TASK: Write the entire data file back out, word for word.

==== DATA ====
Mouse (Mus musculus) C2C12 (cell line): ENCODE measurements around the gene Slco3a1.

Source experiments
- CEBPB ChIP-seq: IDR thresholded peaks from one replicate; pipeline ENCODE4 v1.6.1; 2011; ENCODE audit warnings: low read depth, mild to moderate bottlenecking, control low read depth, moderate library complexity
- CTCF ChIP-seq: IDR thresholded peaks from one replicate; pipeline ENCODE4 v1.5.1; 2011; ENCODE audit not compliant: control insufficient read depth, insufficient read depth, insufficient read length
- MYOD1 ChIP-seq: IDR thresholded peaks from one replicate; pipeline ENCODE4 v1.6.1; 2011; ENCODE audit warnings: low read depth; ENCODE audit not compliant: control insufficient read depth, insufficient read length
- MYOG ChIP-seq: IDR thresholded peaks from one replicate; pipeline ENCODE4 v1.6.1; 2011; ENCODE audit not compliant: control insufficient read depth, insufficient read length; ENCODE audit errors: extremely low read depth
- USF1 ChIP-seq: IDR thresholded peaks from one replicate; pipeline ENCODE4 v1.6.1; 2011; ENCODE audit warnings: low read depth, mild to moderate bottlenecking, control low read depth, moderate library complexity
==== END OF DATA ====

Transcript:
Mouse (Mus musculus) C2C12 (cell line): ENCODE measurements around the gene Slco3a1.

Source experiments
- CEBPB ChIP-seq: IDR thresholded peaks from one replicate; pipeline ENCODE4 v1.6.1; 2011; ENCODE audit warnings: low read depth, mild to moderate bottlenecking, control low read depth, moderate library complexity
- CTCF ChIP-seq: IDR thresholded peaks from one replicate; pipeline ENCODE4 v1.5.1; 2011; ENCODE audit not compliant: control insufficient read depth, insufficient read depth, insufficient read length
- MYOD1 ChIP-seq: IDR thresholded peaks from one replicate; pipeline ENCODE4 v1.6.1; 2011; ENCODE audit warnings: low read depth; ENCODE audit not compliant: control insufficient read depth, insufficient read length
- MYOG ChIP-seq: IDR thresholded peaks from one replicate; pipeline ENCODE4 v1.6.1; 2011; ENCODE audit not compliant: control insufficient read depth, insufficient read length; ENCODE audit errors: extremely low read depth
- USF1 ChIP-seq: IDR thresholded peaks from one replicate; pipeline ENCODE4 v1.6.1; 2011; ENCODE audit warnings: low read depth, mild to moderate bottlenecking, control low read depth, moderate library complexity